Inactivity Timeout

This post was originally published in March of 2015 as part of a series called 500 Words To Save The World. Given the political maelstrom in which we find ourselves in 2016, it struck me as worth re-issuing. As the Irish statesman Edmund Burke aptly said,

“The only thing necessary for the triumph of evil is for good men to do nothing.”

Do whatever you must to avoid being one fitting his description.

One day I received an email from my library informing me that my card was about to expire, however if I had used it within the last year it would automatically be renewed, no further action necessary. By simply using something, I was permitted to keep using it.

I subscribe to a satellite radio service, and on the weekends I regularly listen using an app on my phone. If I stay on the same station for more than two hours, without pressing any buttons, the music pauses due to something called an “inactivity timeout.” The reason they do this is their resources are finite, and if I were no longer listening, they’d rather not use up their bandwidth playing music to an empty room. Of course ,to keep listening all I have to do is click a button. I do not consider this an inconvenience nor a hardship.

We Americans have one of the worst records in the world when it comes to turning out for elections. According to The International Foundation for Electoral Systems (IFES) from 1945-2014, the USA on average saw 47.5% voter turnout, which is 15.2% below the international average of 62.7%. Italy is the leader with 89.4%.


They say, “if you don’t vote, you can’t complain,” but when has that ever stopped anyone?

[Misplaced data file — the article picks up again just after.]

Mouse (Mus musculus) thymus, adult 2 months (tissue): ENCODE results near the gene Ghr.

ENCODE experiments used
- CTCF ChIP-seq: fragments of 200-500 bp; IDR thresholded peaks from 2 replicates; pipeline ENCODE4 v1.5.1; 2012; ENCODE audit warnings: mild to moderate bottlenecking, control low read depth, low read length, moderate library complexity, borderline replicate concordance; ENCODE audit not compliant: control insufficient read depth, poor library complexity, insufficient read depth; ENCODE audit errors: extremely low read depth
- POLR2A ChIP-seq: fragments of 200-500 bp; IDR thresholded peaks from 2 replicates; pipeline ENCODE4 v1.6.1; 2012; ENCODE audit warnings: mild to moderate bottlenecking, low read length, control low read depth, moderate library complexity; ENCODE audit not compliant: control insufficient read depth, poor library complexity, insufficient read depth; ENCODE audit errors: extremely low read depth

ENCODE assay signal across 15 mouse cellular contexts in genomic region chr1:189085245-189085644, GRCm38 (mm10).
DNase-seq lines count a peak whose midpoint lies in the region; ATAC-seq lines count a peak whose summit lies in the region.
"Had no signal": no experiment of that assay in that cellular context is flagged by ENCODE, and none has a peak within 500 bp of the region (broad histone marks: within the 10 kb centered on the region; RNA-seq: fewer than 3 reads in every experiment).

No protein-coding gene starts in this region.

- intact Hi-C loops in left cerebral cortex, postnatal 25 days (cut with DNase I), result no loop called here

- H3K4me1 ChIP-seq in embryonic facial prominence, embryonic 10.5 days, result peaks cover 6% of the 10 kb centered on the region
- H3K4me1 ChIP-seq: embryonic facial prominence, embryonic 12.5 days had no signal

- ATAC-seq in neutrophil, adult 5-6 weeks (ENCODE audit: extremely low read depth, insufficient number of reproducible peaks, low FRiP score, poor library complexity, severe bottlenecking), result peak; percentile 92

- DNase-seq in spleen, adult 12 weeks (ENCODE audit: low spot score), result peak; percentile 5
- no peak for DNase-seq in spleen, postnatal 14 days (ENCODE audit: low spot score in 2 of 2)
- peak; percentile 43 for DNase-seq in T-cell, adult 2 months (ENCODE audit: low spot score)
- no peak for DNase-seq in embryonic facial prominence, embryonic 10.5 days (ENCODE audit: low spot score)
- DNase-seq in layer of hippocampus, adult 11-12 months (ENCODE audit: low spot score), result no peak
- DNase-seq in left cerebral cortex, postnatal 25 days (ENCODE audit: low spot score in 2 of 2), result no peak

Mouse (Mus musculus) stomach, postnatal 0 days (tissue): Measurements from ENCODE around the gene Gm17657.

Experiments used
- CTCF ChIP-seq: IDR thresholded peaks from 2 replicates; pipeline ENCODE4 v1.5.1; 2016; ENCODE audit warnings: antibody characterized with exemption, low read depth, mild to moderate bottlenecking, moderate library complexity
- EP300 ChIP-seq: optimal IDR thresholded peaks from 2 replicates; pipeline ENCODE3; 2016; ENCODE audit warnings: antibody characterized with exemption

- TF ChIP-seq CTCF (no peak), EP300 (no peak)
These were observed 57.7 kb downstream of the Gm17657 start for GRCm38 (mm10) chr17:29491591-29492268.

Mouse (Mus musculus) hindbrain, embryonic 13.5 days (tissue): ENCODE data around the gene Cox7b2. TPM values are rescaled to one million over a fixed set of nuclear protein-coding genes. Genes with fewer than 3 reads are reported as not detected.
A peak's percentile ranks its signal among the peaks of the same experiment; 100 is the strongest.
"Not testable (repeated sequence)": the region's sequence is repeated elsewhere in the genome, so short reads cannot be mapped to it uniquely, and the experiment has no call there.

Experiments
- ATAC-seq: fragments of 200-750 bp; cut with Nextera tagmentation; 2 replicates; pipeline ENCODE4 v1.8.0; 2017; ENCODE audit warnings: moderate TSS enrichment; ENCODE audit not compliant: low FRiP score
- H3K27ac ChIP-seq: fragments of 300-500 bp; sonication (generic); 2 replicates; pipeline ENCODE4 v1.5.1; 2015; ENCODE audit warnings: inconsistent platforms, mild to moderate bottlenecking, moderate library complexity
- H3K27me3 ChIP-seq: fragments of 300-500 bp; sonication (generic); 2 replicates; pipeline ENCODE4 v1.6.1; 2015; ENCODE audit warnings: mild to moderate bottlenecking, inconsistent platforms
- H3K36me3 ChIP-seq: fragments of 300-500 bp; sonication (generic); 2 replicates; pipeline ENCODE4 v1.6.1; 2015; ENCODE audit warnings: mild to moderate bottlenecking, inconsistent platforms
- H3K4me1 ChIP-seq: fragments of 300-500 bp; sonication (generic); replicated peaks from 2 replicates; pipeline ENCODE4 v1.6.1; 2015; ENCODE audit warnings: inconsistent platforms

Something needs to be done so that winners of American Idol don’t get more votes than the winner in a Presidential election. (Not a joke, CLICK HERE)

Americans don’t like to have things taken away from them, so leveraging that idea I have a proposal:

Once you are registered to vote, and you choose not exercise
that right for five years, your ability to do so expires,
and to vote again you must re-register.

Now, before you all start screaming about disenfranchisement, let me be perfectly clear: I am not suggesting anyone’s right to vote be taken away, only that to keep it you must actually use it.

I had a dog that hated vegetables. Put a slice of cucumber in her bowl and she would not touch it. Then, I got another dog. Once the idea that the other dog might get the cucumber came into play, the first dog suddenly loved them.

Human beings tend to take for granted the things that we believe are not at risk, which is the very definition of “granted.” However, once there is a threat of loss, our vigilance kicks in and suddenly (pardon my language), we give a shit.

The voting rolls are rife with duplicates from people moving from state to state. My plan, solves this problem as well.

Decades of attempts have been unsuccessful in lighting a fire under the collective arse of more than half of eligible American voters.

Perhaps bringing a second dog into the house will be enough to get everyone to eat their cucumbers.

America is credited with creating the modern democracy. And this single, simple idea could prevent us from also being responsible for its demise.

Copyright © 2016 – Stephen S. Nazarian – All rights reserved.(Inactivity Timeout)

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